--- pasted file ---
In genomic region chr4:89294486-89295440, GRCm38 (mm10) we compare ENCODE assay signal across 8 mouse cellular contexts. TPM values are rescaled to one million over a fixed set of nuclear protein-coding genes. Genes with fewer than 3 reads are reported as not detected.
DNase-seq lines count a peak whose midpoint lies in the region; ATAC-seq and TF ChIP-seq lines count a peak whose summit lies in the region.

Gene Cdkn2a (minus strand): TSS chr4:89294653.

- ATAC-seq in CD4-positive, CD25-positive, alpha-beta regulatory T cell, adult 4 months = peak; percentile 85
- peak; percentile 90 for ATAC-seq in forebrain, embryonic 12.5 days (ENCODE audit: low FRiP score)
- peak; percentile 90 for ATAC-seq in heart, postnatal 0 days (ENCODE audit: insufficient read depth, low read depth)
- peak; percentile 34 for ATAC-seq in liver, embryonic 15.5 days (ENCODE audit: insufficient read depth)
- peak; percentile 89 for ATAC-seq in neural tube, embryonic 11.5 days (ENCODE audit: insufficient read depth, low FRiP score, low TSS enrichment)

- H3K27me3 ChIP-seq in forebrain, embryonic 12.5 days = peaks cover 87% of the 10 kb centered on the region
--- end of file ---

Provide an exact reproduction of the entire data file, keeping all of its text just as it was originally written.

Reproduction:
In genomic region chr4:89294486-89295440, GRCm38 (mm10) we compare ENCODE assay signal across 8 mouse cellular contexts. TPM values are rescaled to one million over a fixed set of nuclear protein-coding genes. Genes with fewer than 3 reads are reported as not detected.
DNase-seq lines count a peak whose midpoint lies in the region; ATAC-seq and TF ChIP-seq lines count a peak whose summit lies in the region.

Gene Cdkn2a (minus strand): TSS chr4:89294653.

- ATAC-seq in CD4-positive, CD25-positive, alpha-beta regulatory T cell, adult 4 months = peak; percentile 85
- peak; percentile 90 for ATAC-seq in forebrain, embryonic 12.5 days (ENCODE audit: low FRiP score)
- peak; percentile 90 for ATAC-seq in heart, postnatal 0 days (ENCODE audit: insufficient read depth, low read depth)
- peak; percentile 34 for ATAC-seq in liver, embryonic 15.5 days (ENCODE audit: insufficient read depth)
- peak; percentile 89 for ATAC-seq in neural tube, embryonic 11.5 days (ENCODE audit: insufficient read depth, low FRiP score, low TSS enrichment)

- H3K27me3 ChIP-seq in forebrain, embryonic 12.5 days = peaks cover 87% of the 10 kb centered on the region